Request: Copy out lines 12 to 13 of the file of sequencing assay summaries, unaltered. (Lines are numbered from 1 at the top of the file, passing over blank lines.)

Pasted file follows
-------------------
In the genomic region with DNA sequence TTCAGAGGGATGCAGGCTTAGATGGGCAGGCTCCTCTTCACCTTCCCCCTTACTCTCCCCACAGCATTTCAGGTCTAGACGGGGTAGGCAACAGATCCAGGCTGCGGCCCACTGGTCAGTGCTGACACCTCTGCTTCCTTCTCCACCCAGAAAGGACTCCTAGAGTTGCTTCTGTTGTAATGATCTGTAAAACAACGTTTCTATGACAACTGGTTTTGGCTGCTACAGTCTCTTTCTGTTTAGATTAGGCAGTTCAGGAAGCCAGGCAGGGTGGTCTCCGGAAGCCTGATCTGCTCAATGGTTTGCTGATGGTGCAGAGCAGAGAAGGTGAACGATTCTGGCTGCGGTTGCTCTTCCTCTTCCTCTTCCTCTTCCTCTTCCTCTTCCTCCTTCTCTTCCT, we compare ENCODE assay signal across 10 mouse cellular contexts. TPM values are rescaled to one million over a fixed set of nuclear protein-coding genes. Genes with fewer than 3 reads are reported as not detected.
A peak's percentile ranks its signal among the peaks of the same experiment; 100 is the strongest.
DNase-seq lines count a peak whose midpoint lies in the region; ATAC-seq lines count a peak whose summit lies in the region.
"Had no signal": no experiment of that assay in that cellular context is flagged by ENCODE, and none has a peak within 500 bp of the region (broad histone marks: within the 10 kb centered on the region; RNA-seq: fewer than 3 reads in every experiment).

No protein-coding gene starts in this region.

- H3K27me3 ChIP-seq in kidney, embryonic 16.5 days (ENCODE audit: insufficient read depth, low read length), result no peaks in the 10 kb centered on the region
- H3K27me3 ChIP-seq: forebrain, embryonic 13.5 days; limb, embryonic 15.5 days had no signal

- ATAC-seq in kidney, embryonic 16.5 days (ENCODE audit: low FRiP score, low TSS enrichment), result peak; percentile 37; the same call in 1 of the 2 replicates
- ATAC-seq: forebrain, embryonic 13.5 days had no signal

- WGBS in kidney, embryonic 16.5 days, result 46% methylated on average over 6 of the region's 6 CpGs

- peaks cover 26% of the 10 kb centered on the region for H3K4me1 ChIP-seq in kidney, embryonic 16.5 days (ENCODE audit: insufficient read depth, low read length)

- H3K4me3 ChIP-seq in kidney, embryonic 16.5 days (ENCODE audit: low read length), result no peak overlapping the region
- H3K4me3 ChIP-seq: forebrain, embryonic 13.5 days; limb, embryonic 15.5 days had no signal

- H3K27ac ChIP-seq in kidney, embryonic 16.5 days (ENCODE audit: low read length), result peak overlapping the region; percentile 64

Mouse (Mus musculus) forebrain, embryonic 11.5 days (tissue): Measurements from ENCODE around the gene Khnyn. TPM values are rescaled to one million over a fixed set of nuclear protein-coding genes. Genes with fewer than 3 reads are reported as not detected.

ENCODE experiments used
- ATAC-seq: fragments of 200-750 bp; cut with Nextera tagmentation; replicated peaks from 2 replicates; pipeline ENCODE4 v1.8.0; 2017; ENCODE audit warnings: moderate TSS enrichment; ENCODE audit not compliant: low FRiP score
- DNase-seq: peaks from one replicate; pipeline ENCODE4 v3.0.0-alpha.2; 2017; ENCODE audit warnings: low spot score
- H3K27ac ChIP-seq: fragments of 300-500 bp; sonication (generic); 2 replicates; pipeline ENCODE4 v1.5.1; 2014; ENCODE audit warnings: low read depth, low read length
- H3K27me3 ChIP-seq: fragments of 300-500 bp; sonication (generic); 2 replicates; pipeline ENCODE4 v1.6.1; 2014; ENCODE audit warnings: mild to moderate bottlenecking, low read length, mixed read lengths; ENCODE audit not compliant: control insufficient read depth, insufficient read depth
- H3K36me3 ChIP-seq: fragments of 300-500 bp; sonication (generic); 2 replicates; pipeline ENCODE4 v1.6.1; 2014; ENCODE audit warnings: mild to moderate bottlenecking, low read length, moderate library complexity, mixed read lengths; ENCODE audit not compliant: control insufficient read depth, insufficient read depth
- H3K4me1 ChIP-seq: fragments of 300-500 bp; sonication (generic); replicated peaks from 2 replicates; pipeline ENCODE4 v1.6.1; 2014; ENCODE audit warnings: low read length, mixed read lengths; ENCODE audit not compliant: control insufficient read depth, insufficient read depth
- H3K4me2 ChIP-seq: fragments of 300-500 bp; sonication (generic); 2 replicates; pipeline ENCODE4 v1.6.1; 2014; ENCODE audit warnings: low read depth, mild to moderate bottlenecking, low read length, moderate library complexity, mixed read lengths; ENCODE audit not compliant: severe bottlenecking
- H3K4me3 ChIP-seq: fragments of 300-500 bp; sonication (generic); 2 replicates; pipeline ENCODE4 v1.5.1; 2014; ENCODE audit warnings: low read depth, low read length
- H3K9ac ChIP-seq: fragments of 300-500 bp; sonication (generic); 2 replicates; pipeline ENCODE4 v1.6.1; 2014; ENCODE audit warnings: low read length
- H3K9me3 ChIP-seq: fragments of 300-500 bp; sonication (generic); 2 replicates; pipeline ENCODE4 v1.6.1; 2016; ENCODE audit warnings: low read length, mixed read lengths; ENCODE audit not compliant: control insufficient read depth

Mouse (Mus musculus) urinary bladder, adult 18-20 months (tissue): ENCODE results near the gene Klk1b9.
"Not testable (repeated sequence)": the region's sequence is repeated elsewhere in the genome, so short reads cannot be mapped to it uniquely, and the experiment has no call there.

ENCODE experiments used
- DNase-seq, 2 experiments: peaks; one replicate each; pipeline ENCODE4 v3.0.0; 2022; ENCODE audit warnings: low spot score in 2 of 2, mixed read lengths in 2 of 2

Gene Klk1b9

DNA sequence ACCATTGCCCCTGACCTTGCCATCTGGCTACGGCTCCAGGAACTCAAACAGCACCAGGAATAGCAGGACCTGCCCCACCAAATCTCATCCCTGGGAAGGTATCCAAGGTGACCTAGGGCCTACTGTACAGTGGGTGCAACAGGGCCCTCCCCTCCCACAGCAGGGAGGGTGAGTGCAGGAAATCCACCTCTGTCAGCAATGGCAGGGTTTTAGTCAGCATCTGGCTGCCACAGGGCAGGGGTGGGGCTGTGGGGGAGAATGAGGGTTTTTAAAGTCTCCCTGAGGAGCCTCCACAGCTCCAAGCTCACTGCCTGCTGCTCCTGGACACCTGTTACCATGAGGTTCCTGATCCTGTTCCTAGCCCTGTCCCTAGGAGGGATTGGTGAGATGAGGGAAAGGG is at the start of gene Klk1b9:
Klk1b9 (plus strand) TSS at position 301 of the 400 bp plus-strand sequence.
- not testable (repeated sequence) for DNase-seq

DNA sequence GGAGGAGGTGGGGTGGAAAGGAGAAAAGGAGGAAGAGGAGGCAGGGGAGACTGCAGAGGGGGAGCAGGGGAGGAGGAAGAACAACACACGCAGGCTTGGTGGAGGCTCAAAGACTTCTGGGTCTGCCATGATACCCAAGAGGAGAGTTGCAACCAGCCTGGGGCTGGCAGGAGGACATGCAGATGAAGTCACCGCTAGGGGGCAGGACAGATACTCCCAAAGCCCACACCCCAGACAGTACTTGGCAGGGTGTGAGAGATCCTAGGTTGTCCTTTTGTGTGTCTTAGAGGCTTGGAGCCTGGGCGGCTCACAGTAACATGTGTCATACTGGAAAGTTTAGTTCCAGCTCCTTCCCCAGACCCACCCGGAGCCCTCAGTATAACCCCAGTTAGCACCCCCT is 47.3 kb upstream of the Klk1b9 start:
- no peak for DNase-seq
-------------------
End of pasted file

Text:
- H3K4me3 ChIP-seq in kidney, embryonic 16.5 days (ENCODE audit: low read length), result no peak overlapping the region
- H3K4me3 ChIP-seq: forebrain, embryonic 13.5 days; limb, embryonic 15.5 days had no signal